• Fuller, A. and Unwin, L. (eds) (2013) Contemporary Apprenticeship: International Perspectives on an Evolving Model of Learning. Abindgon: Routledge.
  • Huddleston, P. and Unwin, L. (2013) Teaching and Learning in Further Education. 4th edition, Abingdon: Routledge.
  • Fuller, A. and Unwin, L. (2012) ''Banging on the Door of the University: the Complexities of Progression from Apprenticeship and other Vocational Programmes in England'', SKOPE Monograph nr 14, Oxford: University of Oxford,
  • Unwin, L. (2011) 'Vocational Training' in B. Brown and M.J. Prinstein (eds) , Encyclopedia of Adolescence, Vol.2. San Diego: Academic Press.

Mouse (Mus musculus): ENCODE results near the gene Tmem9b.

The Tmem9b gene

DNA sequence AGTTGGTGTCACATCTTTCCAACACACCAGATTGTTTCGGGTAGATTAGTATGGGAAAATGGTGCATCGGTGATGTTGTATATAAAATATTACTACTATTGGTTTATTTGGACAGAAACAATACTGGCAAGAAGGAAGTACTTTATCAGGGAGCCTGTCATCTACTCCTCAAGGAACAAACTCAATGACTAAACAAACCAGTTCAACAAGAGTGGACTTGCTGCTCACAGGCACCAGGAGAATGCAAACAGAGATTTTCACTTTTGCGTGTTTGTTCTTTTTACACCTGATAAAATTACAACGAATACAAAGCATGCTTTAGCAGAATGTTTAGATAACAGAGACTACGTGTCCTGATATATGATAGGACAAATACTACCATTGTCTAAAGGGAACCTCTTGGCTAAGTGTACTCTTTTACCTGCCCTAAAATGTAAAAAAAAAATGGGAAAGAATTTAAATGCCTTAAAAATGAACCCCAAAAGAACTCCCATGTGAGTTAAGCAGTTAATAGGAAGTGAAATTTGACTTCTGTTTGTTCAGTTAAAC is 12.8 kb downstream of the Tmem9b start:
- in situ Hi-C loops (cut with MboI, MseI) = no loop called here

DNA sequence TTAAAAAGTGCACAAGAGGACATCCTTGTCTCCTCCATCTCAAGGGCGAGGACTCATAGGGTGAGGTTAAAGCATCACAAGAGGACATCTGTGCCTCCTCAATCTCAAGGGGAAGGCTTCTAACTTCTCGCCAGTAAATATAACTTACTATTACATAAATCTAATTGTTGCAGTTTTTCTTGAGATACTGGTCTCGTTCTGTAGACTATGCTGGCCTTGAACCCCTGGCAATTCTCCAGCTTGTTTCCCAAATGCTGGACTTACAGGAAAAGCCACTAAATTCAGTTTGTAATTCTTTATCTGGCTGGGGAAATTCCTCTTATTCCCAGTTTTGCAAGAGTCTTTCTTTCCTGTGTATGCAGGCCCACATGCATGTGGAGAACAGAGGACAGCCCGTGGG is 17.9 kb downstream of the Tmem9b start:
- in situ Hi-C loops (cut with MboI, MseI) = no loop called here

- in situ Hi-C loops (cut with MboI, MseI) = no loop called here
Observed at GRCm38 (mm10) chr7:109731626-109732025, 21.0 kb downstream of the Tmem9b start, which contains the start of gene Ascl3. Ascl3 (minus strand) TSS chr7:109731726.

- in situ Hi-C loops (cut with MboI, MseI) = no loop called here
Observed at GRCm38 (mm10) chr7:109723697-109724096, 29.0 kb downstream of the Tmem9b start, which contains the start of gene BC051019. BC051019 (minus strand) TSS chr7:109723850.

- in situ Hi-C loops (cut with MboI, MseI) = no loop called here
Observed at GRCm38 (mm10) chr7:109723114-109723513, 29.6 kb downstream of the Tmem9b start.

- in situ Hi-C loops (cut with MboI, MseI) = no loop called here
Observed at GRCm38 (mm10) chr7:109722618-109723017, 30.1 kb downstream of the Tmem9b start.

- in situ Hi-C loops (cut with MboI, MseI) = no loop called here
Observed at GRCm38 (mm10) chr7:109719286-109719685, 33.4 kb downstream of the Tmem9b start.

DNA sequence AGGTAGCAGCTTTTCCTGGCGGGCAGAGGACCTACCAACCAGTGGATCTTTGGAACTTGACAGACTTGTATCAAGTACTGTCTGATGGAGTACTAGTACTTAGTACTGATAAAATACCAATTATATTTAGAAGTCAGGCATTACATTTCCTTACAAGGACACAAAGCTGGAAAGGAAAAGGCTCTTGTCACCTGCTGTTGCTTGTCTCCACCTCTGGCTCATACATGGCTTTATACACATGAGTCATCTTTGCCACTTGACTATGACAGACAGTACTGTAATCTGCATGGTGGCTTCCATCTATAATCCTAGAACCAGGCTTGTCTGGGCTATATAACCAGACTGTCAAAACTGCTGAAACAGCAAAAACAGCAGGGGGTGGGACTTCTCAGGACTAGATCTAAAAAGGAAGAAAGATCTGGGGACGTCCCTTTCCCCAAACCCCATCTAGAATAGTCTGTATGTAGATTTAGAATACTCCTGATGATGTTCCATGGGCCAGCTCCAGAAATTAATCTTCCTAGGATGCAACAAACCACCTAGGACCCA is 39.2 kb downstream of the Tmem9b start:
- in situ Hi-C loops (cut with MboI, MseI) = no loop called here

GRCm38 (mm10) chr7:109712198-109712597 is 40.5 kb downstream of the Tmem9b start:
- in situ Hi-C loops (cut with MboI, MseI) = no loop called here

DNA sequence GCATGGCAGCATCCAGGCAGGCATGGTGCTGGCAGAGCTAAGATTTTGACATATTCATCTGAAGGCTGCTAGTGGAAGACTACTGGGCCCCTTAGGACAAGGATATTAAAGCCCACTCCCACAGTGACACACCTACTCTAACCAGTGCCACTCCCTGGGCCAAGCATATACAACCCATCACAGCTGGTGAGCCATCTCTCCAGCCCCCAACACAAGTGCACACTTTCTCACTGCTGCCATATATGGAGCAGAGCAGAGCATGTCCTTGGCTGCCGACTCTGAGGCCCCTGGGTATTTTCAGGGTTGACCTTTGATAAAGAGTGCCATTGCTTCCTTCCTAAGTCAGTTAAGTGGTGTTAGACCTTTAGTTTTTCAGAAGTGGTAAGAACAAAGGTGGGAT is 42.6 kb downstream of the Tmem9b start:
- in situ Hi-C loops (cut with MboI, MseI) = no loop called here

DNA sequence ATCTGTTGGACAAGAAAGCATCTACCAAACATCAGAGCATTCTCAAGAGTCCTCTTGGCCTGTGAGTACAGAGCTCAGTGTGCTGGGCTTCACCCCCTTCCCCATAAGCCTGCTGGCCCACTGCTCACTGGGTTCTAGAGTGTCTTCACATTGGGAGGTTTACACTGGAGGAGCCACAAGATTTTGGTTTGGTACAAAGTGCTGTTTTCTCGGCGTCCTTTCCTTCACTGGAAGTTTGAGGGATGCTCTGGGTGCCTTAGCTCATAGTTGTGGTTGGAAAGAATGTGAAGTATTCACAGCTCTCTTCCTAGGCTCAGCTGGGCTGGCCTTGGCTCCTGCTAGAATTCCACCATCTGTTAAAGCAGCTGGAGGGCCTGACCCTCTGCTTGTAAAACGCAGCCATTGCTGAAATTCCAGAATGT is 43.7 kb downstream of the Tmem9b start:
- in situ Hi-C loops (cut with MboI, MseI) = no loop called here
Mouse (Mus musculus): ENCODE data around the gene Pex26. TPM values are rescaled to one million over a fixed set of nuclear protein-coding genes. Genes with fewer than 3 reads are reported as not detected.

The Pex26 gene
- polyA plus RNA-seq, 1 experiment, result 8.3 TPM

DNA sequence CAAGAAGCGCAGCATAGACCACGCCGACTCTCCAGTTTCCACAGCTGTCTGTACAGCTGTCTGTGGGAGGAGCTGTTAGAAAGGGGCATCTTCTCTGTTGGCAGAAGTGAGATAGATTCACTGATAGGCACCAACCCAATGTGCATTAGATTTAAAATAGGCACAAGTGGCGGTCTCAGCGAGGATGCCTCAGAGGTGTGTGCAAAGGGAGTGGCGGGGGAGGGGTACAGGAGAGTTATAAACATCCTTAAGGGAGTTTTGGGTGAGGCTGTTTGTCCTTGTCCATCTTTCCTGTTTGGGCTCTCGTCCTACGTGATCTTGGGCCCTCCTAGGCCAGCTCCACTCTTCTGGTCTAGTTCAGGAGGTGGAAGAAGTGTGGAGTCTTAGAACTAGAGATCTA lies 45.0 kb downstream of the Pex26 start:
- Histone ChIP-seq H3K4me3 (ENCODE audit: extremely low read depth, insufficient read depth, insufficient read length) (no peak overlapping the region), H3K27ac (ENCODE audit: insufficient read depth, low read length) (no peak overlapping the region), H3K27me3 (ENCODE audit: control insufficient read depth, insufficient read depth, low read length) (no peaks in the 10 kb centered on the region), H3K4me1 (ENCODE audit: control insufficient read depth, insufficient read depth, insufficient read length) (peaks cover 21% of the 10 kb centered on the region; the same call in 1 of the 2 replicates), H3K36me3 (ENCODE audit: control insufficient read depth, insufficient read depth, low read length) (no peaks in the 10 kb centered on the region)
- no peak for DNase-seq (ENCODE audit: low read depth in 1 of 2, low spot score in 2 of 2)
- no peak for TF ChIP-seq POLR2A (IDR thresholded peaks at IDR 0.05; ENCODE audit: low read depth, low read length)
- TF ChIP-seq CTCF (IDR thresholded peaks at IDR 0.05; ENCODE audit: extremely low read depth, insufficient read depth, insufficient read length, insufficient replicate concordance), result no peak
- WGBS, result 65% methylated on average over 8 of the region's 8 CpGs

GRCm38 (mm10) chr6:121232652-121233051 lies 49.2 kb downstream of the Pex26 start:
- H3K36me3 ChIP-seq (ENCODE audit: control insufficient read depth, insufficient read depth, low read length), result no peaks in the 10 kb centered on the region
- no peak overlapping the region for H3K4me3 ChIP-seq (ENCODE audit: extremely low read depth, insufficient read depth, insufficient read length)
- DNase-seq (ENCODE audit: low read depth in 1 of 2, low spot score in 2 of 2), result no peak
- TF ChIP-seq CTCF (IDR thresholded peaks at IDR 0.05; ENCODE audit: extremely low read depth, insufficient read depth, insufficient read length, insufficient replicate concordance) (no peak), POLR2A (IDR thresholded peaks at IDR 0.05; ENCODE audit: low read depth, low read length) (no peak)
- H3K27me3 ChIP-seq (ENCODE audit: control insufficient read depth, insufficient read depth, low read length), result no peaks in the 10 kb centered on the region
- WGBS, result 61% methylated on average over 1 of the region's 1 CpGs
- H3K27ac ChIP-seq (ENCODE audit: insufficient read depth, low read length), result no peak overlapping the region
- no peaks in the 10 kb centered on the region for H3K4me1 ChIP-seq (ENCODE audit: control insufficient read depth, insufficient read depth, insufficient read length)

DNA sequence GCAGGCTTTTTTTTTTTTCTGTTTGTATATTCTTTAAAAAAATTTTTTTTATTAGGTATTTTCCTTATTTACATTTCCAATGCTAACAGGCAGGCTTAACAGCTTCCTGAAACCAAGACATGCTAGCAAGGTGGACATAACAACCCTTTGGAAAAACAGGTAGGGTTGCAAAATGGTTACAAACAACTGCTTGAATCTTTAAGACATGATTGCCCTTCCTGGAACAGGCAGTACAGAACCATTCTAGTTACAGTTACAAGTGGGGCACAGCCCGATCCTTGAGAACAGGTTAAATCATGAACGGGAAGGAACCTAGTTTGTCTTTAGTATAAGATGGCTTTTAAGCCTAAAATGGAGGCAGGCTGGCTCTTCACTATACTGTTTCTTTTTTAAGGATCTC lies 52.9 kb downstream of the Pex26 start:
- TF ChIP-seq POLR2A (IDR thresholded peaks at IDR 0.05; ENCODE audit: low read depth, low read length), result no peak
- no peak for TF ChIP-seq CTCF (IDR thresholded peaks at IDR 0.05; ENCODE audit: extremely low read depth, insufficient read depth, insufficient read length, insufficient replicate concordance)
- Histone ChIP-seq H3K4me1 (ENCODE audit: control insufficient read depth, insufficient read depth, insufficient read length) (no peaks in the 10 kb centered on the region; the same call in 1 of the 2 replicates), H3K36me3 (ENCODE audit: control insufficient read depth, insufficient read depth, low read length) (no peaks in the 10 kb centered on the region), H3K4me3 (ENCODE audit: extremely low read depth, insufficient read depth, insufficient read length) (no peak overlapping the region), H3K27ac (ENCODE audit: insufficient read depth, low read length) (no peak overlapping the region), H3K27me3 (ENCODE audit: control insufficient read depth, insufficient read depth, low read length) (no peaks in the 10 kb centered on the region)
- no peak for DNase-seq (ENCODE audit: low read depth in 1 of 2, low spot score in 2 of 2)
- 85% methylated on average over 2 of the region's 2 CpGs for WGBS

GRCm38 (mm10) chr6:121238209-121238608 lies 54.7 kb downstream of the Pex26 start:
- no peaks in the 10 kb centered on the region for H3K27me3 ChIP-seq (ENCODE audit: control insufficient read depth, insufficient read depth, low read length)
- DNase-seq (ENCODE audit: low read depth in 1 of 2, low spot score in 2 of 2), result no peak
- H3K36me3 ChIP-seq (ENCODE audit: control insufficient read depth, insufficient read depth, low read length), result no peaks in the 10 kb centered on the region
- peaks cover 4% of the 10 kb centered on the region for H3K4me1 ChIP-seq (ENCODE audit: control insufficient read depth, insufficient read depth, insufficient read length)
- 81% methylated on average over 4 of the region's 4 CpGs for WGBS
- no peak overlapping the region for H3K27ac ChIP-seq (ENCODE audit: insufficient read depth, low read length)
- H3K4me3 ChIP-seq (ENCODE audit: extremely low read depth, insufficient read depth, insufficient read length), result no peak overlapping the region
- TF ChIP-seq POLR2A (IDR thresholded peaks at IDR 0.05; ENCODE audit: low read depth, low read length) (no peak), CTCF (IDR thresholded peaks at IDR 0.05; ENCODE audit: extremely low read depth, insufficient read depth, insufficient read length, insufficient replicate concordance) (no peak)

• Fuller, A. and Unwin, L. (2011) 'Vocational education and training in the spotlight: back to the future for the UK's Coalition Government?', London Review of Education 9 (2), 191–204.
  • Unwin, L. (2010) ''Learning and working from the MSC to New Labour: young people, skills and employment'', National Institute Economic Review 212 (April 2010),
  • Fuller, A. and Unwin, L. (2010) ''Change and continuity in apprenticeship: the resilience of a model of learning'', Journal of Education and Work 25(5), 405-416.
  • Fuller, A. and Unwin, L. (2010) 'Knowledge Workers' as the New Apprentices: The Influence of Organisational Autonomy, Goals and Values on the Nurturing of Expertise', Vocations and Learning 3(3), 201-222.
  • Lucas, N. and Unwin, L. (2009) 'Developing teacher expertise at work: in-service trainee teachers in colleges of further education in England', Journal of Further and Higher Education 33(4), 423-433.